Congregational dynamics in the early tradition of independency.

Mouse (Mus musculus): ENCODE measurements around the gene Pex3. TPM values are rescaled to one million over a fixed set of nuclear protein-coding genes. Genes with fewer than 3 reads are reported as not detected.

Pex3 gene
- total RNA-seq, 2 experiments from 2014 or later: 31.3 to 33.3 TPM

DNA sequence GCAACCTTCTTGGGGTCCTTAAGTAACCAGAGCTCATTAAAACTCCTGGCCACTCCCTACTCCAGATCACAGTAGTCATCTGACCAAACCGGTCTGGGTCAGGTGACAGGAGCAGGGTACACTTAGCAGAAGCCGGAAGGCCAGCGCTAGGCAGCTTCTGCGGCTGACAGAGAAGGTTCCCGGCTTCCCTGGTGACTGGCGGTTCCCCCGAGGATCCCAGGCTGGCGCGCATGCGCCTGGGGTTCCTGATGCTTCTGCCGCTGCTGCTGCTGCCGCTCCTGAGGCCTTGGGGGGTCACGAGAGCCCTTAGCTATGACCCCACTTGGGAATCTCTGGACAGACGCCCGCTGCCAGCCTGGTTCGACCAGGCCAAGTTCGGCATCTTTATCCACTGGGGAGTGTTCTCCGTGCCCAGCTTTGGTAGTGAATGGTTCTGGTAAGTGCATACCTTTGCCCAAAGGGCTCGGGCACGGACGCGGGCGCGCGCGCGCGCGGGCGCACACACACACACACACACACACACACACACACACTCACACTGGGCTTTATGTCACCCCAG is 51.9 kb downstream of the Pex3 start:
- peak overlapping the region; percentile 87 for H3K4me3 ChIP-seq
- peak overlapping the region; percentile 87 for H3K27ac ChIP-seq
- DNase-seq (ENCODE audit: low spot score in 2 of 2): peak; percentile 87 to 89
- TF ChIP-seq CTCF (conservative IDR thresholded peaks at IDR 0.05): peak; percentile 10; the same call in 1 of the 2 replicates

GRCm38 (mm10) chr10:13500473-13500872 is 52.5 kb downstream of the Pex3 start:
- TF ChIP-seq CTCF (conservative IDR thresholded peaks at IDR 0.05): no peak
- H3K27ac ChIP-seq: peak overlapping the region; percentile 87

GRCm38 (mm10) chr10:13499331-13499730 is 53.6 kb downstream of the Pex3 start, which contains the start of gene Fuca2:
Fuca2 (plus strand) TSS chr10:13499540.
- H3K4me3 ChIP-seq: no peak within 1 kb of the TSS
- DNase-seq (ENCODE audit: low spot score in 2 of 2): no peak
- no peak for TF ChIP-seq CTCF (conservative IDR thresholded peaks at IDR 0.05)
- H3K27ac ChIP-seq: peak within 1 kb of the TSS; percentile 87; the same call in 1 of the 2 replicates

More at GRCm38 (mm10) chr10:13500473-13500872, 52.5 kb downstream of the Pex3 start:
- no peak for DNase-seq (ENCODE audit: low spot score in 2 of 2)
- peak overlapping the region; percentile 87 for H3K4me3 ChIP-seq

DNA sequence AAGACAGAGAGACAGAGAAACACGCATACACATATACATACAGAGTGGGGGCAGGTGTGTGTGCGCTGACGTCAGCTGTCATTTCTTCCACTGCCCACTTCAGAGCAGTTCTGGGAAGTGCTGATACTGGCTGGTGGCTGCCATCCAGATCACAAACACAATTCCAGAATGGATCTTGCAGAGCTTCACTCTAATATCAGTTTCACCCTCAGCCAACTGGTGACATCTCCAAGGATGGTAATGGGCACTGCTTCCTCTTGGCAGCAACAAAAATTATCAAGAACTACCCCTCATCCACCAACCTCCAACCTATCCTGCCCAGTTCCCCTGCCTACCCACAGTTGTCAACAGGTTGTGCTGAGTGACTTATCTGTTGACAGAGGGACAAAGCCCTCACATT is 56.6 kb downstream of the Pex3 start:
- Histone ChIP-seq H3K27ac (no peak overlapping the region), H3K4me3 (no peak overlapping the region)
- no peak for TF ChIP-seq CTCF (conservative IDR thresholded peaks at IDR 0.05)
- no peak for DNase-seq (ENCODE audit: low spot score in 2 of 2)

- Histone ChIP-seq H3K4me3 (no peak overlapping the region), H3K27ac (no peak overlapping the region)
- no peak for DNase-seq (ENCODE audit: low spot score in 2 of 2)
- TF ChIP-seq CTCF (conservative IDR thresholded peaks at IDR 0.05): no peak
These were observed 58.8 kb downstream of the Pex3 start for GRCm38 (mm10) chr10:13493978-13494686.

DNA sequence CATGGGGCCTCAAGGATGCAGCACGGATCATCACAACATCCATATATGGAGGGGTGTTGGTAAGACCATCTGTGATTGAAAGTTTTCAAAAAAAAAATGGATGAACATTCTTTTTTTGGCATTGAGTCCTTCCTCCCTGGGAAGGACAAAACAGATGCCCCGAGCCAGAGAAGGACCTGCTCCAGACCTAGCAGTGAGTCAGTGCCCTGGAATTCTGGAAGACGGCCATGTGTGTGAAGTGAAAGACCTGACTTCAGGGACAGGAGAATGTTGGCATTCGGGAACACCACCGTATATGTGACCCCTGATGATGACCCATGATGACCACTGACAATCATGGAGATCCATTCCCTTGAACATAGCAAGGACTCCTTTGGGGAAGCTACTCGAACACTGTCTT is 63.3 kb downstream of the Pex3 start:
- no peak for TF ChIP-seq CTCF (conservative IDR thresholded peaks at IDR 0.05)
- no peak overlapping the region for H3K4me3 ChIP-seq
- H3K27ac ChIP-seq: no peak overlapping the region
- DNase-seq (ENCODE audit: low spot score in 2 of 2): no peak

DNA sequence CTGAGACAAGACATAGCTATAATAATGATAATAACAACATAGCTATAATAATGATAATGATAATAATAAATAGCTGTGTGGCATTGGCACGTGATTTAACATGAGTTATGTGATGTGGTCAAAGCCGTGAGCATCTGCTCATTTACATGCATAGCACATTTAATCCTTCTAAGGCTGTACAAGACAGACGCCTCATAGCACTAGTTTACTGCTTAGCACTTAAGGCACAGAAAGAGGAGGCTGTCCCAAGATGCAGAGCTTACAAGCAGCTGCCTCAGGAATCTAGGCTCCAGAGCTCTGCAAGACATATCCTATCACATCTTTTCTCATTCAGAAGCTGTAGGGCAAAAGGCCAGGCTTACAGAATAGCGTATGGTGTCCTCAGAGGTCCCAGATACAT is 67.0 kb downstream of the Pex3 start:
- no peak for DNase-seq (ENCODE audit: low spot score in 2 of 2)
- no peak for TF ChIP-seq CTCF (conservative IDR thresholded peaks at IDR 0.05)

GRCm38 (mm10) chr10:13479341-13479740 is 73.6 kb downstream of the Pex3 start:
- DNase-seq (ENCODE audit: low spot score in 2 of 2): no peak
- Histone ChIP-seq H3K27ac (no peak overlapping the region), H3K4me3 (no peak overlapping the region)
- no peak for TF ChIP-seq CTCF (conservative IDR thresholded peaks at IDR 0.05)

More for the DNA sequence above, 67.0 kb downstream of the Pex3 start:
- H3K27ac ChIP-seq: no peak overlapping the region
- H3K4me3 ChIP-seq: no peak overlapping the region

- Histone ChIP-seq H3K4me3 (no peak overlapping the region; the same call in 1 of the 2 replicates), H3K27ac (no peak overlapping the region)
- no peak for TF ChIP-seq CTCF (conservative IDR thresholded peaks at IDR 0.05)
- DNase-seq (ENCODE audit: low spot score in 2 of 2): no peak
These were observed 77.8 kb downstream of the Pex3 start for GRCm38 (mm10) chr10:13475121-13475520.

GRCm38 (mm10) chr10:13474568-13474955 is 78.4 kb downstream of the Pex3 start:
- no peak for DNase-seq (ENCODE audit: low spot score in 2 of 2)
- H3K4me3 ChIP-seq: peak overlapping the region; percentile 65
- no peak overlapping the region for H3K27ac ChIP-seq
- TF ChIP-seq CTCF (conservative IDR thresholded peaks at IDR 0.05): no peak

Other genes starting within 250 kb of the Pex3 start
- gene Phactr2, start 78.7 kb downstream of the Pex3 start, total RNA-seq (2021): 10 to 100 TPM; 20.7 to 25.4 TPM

This study investigates the nature of congregational care within the membership of the earliest congregational-style churches in England during the period 1550-1689. The purpose of this research is to analyze the causes of their survival or demise that may be found within the congregational dynamics of the early separating churches. Having separated from the Church of England, and living on the fringes of the Puritan movement, these congregations experimented with new forms of polity and created unique roles for their pastors and members. New membership dynamics thus emerged. This research answers the question: What were the early manifestations of separatist ideology and independency that allowed some independent congregations to thrive under Tudor and Stuart repression, while others failed to survive? The uniqueness of this study is its search through primary documents for the bases on which the body-life of the congregations were predicated, and for specific indications within their records as to how this body-life was lived out in mutual support and care of members for each other. Previously no other study has brought this information together in one project. Nor has anyone revealed the correlation between membership nurture and care, and local church polity as a cause for the growth or demise of a congregation. My hypothesis was that, where faithfulness to one’s gathered community of faith was implemented through the dynamics of mutual care and support, survival through jeopardous circumstances was possible, even while church leaders were imprisoned. However, where the dynamics of mutual care and support failed, the group failed to thrive, or even survive. The conclusion is that, in order for these churches to have survived and grown into stable congregations and associative bodies, they entertained a unique ecclesiology, a theology of suffering, and a form of mutual congregational nurture and care, beyond what could have been carried out by the pastors and elders alone, which occurred within the congregations, and they formed supportive associations among independent churches. The records of the early congregational-type churches, such as those at Gainsborough, Scrooby, Spitalfields, Southwark, London, Bristol, and others presented herein, substantiates this conclusion.